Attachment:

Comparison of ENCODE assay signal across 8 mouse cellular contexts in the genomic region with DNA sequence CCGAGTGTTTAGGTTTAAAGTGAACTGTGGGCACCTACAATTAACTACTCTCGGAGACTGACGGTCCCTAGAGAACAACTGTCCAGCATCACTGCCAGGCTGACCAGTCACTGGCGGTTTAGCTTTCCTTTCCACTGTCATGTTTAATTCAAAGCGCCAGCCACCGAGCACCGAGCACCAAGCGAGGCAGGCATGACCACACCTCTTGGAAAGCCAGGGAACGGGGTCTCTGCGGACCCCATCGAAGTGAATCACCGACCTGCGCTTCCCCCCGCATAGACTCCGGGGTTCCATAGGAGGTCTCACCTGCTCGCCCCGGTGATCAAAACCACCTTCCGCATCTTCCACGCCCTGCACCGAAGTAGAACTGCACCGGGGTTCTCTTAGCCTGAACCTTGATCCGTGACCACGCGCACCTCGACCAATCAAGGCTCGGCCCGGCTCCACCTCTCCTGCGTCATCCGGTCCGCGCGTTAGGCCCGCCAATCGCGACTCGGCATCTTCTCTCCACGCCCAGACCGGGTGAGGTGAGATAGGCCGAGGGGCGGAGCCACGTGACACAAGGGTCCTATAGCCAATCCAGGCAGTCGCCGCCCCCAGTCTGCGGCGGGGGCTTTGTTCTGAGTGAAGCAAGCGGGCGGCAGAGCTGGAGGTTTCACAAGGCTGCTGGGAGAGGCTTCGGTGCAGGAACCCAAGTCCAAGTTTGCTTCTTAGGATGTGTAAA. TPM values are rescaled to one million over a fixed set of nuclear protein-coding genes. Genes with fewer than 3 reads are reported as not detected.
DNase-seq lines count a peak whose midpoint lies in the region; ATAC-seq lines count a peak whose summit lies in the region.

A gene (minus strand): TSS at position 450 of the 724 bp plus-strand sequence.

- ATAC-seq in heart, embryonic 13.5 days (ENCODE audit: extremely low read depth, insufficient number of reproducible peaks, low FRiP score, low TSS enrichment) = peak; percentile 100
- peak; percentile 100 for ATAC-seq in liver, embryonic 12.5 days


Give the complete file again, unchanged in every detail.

Comparison of ENCODE assay signal across 8 mouse cellular contexts in the genomic region with DNA sequence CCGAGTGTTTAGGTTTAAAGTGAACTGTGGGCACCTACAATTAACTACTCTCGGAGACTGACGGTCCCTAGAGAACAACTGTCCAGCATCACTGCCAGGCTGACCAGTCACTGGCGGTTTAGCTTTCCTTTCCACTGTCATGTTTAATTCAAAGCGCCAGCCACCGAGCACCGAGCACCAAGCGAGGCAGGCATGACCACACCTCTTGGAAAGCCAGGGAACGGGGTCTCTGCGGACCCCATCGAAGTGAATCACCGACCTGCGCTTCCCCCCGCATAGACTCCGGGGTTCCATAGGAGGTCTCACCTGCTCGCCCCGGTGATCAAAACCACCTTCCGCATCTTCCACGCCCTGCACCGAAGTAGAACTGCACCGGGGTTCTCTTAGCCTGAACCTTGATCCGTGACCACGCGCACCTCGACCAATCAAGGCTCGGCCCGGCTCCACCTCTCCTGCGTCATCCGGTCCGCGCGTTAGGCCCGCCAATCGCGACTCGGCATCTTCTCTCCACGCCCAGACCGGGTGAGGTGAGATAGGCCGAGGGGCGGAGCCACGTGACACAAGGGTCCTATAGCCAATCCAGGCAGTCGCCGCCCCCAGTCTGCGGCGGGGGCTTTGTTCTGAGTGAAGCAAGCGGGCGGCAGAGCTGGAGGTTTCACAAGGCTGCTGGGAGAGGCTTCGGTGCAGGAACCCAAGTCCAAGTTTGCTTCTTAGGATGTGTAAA. TPM values are rescaled to one million over a fixed set of nuclear protein-coding genes. Genes with fewer than 3 reads are reported as not detected.
DNase-seq lines count a peak whose midpoint lies in the region; ATAC-seq lines count a peak whose summit lies in the region.

A gene (minus strand): TSS at position 450 of the 724 bp plus-strand sequence.

- ATAC-seq in heart, embryonic 13.5 days (ENCODE audit: extremely low read depth, insufficient number of reproducible peaks, low FRiP score, low TSS enrichment) = peak; percentile 100
- peak; percentile 100 for ATAC-seq in liver, embryonic 12.5 days